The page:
It could be suggested that this arrangement forms a bridge between Manovich's division by which we can relate to the vision of the robot through a data image devoid of a computationally-false version of spatiality. Due to glazing being applied to the window structure to obscure our view into the site, one understands the movements of the robot through its own computational understanding of its encounter with its environment. The priorities of Collett's robot are based on measurement and so one interprets the projected and streamed corollaries of space on what approximates the robot's own terms. Window's two exhibition spaces, OnSite and OnLine, become screens to the robot's thinking and interfaces from which to peer into the mechanics of robotic vision; the data sources and data outposts of a paranoid android.

Written for Window, November 2005

1. Aram Vartanian, Man-Machine from the Greeks to the Computer, http://etext.lib.virginia.edu/cgi-local/DHI/dhi.cgi?id=dv3-17
2. Lev Manovich, The Language of New Media, p. 46


Re: Re: huh?

Stranger still is that this is the second time they've made him man of the year. Even stranger still, perhaps, is that their criteria for choosing is someone who's affected global events noticeably for good or for bad, and in 2001 they passed up Osama bin Laden, arguably the most suited to the (dis)honour, and picked instead, George Bush, who in 2001 did very little in comparison.

marc garrett wrote:

> Shouldn't that be murderer of the year?
> marc
> Pall Thayer wrote:
> > Time magazine names George W. Bush man of the year.
> >


Window OnLine: Somnambulist / Dale Sattler

Window OnLine: http://www.window.auckland.ac.nz/
Somnambulist / Dale Sattler

Somnambulist is a shockwave and quicktime, for web moderated version of an installation which explored and recorded a Situationist inspired Derive through a local city (recorded as time stamped architectural drawings, short abbreviated notes and sounds) and as a computer hosted application generated 'drift' through error filled media files. Each file, and associated sound represent a 'quarter' of the city, a psychogeographical zone, through which both the user and application traverse through.

Interactivity is restricted to 'pause, or go'. As is with a physical Derive, the drifters motion and direction are dictated by the pyschic pressures of their surrounds. As a user of Somnambulist, you are presented with a choice, which you must decide upon based on the visual and aural activity emanating from the computer. You can either stay in the 'quarter' you are currently located in, or respond and move into a new quarter.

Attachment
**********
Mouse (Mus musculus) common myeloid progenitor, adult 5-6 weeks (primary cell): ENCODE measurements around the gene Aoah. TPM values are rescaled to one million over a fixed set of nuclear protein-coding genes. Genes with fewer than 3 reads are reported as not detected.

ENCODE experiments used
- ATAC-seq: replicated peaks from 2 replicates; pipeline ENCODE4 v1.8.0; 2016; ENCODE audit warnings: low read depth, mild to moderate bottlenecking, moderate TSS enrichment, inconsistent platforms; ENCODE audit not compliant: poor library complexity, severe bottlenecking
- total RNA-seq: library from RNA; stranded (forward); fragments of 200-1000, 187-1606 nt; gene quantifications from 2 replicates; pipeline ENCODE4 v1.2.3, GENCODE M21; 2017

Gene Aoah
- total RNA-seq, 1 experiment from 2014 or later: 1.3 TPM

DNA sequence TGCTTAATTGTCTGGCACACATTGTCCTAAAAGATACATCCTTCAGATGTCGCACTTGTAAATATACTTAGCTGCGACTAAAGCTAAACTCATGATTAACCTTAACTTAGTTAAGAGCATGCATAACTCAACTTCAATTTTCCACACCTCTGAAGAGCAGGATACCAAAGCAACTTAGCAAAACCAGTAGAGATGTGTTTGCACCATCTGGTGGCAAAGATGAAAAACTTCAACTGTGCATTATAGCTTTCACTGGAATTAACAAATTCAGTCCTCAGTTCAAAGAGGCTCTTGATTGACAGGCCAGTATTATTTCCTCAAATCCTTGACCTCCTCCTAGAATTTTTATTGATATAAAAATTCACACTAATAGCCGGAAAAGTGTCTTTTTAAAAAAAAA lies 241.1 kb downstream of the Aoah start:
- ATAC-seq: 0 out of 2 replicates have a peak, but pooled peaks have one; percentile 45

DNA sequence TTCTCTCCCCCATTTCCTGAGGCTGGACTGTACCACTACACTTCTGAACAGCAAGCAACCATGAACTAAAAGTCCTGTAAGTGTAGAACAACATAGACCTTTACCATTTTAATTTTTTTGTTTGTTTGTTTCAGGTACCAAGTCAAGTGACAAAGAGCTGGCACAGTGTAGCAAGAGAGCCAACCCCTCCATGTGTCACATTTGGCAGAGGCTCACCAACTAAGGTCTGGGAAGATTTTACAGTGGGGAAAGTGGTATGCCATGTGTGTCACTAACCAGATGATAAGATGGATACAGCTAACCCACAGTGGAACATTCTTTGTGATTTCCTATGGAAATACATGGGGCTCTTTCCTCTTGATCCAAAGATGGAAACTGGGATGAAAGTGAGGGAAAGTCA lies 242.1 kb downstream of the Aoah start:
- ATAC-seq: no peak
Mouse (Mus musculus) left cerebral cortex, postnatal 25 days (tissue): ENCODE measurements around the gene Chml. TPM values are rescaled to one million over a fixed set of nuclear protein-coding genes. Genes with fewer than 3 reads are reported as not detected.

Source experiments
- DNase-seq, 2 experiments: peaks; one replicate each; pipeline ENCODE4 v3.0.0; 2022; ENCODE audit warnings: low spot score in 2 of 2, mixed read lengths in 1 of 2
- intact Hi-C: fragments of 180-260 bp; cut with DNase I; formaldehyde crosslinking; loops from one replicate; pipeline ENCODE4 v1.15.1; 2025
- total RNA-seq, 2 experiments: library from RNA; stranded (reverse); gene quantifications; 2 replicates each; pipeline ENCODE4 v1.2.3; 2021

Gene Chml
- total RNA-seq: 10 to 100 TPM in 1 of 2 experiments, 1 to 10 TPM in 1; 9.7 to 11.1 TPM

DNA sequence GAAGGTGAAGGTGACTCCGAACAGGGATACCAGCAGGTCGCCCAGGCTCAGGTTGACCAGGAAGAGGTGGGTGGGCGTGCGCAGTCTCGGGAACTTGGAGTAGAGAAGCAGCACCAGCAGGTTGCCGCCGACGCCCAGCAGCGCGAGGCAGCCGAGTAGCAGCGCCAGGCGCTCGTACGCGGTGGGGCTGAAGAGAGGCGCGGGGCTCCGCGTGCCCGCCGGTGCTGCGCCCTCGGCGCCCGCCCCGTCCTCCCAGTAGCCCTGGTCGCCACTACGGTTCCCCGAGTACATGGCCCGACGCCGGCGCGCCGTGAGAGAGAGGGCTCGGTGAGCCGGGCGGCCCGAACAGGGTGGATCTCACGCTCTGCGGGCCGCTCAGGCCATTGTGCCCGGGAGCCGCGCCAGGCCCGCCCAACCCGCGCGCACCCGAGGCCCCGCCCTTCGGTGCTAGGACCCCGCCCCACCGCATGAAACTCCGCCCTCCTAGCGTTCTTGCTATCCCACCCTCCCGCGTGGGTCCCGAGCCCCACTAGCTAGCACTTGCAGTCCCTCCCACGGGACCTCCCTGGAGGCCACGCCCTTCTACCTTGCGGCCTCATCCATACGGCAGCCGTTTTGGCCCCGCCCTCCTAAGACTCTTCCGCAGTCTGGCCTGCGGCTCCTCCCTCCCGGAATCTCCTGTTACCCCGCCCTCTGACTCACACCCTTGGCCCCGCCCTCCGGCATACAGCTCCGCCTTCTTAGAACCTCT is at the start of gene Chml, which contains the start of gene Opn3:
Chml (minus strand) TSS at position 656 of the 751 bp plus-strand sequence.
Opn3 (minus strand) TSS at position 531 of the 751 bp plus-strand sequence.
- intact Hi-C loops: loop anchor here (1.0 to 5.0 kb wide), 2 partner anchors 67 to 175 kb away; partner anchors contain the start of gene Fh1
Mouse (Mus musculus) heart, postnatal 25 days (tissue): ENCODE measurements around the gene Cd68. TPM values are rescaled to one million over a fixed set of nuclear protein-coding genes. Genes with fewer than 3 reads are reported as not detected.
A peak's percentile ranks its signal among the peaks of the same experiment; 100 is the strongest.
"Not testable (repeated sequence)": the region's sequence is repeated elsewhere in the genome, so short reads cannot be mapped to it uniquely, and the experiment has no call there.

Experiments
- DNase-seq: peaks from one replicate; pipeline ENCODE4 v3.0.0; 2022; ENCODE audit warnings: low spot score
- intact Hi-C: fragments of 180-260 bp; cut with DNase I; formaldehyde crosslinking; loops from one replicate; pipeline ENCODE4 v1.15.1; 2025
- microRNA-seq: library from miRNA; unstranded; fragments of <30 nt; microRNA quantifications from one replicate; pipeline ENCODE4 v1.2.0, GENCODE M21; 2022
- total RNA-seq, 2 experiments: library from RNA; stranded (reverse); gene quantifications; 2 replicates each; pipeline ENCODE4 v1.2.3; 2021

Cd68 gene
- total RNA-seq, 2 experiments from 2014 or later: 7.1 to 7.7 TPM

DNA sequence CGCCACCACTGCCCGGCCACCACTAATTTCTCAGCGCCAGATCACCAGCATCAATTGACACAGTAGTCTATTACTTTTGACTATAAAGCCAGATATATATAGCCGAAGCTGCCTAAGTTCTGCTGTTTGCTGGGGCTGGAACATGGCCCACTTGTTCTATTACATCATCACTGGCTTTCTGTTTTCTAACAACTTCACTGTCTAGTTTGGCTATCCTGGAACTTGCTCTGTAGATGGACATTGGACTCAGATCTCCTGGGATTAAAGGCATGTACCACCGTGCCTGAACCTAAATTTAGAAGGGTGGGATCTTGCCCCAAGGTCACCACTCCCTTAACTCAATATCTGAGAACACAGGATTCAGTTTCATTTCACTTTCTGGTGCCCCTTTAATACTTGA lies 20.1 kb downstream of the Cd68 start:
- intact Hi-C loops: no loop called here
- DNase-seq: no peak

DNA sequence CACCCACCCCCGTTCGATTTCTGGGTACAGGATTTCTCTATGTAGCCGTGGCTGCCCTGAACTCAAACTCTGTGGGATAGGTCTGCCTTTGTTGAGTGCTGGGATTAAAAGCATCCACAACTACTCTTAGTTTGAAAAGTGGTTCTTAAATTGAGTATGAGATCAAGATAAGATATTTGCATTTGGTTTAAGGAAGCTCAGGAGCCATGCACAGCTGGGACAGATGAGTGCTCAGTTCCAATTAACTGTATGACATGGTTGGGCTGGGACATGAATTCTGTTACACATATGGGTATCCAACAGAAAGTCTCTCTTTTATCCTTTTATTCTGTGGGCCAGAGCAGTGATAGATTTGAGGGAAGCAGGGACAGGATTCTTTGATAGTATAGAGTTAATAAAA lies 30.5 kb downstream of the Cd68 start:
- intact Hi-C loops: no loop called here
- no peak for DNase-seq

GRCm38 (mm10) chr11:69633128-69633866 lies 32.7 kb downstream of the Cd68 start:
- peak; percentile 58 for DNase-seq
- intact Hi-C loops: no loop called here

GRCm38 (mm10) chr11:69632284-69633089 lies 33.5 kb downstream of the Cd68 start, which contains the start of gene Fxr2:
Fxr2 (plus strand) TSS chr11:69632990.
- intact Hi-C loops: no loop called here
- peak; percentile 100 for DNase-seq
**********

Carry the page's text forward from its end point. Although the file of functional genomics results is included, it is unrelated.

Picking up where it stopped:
These choices operate at the both the level of the user and at the level of the machine, which has been coded to sample random selections of the screen and respond to the rgb levels it finds there. This data, coupled with sampled audio data and feedback from the human user suggests a similar 'pause or go' choice to the application. The two choices operate in tandem, with the application deciding to move based on how it 'feels' about the visuals and audio it is outputting and the user making similar decisions based on what the application is generating.

Situationist urban theory sort to 're engineer' the impact of city architecture by subverting its use. By drifting, in response to architectural pressures, a person En Derive dislocates themselves from the overarching capitalist use paradigm of contemporary urban architecture. In effect, they drift as 'error'. Through its utilisation of quicktime files manipulated to contain a rendering error Somnambulist is able to dynamically create visual effects outside of the intended engineering of the quicktime media architecture. In effect traversing through the projects files, in error. This approach is also extended into the audio files, which were recorded on substandard equipment to introduce random pops and static in an effort to capture some of the sonic dynamics of a city scape.

Window OnLine: http://www.window.auckland.ac.nz/


Invisible Cities: Alex Monteith

Retrieving pages of images from the AltaVista search engine, Invisible Cities by Alex Monteith sets in movement an infinite zootrope of places, people and random information sourced from the distant cityscapes of the Internet.

Scripted by Sean Kerr, the work reveals images based on 2,000 nouns from Italo Calvino's influential novel of the same name. In Calvino's Invisible Cities the qualities of fictional cityscapes are relayed back home, search engine-like, to the awaiting emperor Khan. In Monteith's work, the landscapes of cities are replaced by the landscapes of information media: the shape the book would have taken if the emperor had been more techno-savvy.

The work is a conceptual play between the retrieval of images, both textual and graphic, and of language (AltaVista means "a view from above"). It is every bit as sharp and quirky as is the novel script it uses as its source; a response to the text and to the invisible architecture of the Internet in equal measure.

At Window: http://www.window.auckland.ac.nz/